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Pharmacists have a wide variety of responsibilities, including:

  • Fill prescriptions, verifying instructions from physicians on the proper amounts of medication to give a patient

  • Check whether prescriptions will interact negatively with other drugs that a patient is taking or any medical conditions the patient has

  • Instruct patients on how and when to take prescribed medicines and inform them about potential side effects they may experience from taking the medicine

  • Advise patients about general health topics, such as diet, exercise, and managing stress, and on other issues, such as what equipment or supplies would be best to treat a health problem

  • Complete insurance forms and work with insurance companies to ensure that patients get the medicines they need

  • Oversee the work of pharmacy technicians and pharmacists in training (interns)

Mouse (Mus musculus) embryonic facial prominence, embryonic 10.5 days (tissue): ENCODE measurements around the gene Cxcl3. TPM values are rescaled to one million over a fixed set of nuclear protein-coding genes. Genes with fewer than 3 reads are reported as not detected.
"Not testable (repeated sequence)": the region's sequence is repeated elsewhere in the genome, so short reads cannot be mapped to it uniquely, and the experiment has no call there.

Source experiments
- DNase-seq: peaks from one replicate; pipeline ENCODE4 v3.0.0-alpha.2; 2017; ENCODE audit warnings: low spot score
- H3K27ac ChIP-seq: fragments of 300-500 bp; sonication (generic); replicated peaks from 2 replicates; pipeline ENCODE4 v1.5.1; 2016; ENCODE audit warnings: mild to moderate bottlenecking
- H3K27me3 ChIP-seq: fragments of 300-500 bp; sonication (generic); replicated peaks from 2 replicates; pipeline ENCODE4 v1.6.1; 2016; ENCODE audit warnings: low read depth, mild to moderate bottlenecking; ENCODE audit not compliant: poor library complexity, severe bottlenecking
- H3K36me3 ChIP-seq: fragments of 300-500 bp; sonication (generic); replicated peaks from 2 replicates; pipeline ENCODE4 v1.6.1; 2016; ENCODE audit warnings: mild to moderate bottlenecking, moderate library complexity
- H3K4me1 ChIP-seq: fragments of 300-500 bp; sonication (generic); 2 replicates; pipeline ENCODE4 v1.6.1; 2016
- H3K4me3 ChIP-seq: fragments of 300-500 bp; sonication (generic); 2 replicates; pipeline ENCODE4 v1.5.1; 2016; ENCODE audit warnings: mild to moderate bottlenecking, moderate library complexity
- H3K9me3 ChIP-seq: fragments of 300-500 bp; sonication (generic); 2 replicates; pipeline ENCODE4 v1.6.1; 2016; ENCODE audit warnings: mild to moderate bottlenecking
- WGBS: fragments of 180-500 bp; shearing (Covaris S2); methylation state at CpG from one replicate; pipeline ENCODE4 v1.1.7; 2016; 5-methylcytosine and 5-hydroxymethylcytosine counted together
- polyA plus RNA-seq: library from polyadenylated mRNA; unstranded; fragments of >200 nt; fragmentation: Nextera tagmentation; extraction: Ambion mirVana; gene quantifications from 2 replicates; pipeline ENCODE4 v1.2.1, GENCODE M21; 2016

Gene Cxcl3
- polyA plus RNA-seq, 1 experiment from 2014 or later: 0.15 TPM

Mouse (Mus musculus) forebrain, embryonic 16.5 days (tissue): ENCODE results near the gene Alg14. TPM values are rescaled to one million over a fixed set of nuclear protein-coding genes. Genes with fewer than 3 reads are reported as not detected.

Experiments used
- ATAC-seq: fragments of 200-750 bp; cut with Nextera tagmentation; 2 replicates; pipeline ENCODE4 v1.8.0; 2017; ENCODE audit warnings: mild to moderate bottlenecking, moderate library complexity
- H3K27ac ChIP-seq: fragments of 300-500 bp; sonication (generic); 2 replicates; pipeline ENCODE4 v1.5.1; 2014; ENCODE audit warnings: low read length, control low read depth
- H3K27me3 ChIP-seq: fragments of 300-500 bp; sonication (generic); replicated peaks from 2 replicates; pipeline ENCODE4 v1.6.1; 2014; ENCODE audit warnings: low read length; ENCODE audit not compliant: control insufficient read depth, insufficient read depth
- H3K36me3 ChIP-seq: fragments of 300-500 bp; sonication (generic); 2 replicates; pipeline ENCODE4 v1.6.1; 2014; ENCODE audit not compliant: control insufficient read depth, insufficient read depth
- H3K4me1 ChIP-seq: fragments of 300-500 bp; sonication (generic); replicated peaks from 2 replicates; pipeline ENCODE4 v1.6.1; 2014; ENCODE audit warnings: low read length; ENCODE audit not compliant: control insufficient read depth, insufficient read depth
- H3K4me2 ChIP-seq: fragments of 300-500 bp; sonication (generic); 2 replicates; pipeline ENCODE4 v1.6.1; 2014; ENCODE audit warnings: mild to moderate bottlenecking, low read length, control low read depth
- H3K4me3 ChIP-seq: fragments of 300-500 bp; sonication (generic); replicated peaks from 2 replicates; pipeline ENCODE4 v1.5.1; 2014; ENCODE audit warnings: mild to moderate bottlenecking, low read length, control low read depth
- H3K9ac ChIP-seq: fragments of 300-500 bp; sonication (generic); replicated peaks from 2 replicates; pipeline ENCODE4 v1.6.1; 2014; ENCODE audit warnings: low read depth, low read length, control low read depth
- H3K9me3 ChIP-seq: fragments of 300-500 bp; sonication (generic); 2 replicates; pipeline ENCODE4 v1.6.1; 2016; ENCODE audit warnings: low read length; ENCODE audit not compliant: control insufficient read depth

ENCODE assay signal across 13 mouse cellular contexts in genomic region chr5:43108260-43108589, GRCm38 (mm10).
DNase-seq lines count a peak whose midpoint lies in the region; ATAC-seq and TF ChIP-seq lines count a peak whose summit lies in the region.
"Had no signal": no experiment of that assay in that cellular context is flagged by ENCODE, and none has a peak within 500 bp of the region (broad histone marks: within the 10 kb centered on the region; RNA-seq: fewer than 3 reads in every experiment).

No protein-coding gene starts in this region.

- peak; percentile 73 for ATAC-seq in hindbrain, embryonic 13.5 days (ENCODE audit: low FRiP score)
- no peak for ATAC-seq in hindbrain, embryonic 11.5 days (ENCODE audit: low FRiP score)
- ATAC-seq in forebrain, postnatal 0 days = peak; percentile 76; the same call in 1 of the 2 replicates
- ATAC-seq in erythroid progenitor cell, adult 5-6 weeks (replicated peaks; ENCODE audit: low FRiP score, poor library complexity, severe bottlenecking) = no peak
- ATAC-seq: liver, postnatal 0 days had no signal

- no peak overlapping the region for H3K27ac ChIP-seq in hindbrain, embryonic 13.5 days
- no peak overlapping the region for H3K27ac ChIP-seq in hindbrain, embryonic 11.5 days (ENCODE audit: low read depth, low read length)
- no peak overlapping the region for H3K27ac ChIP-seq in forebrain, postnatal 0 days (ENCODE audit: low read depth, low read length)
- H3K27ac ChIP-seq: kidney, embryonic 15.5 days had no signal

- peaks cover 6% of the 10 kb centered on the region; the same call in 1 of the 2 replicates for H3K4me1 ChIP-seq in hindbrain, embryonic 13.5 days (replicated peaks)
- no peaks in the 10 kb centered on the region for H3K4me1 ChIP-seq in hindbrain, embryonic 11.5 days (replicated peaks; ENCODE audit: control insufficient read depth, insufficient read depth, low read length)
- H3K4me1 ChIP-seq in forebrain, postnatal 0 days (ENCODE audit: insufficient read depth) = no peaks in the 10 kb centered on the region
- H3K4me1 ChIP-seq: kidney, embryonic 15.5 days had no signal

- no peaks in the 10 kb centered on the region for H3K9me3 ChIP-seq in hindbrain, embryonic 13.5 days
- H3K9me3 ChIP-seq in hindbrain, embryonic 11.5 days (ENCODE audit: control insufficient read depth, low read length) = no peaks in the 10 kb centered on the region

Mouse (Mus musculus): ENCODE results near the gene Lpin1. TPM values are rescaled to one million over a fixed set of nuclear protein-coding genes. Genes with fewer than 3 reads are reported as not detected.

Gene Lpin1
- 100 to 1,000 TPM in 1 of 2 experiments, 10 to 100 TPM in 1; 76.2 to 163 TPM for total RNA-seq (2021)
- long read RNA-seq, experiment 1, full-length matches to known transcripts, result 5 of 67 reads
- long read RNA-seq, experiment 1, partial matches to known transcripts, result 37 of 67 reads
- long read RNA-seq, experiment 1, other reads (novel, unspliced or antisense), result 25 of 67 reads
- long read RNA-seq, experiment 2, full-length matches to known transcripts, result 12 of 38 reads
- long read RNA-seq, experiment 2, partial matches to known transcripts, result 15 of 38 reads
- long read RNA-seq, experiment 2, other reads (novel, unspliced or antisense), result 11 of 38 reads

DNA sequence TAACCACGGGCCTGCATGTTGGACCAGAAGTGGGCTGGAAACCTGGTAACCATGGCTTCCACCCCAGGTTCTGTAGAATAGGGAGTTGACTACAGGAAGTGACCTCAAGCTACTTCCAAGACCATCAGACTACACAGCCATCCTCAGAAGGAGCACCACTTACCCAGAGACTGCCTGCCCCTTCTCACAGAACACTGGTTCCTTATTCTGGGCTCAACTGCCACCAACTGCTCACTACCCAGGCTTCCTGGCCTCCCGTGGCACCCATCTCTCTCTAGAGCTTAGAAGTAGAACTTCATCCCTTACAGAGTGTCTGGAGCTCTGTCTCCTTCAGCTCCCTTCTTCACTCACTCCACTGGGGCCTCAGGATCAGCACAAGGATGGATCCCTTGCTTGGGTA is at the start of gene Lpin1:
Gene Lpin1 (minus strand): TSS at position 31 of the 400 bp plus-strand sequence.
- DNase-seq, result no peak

• Keep records and do other administrative tasks

  • Teach other healthcare practitioners about proper medication therapies for patients




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  • Pharmacists graduating from college today are required to have a PharmD  or Doctor of Pharmacy degree.

  • College students can start a four-year pharmacy program after successfully completing two years of undergraduate coursework and earning a passing score on the PCAT (Pharmacy College Admission Test).

  • 6 years

  • Hospitals

  • Retail pharmacies,

  • Corporations

  • Long-term care facilities


Visit the link below to learn more about this program.

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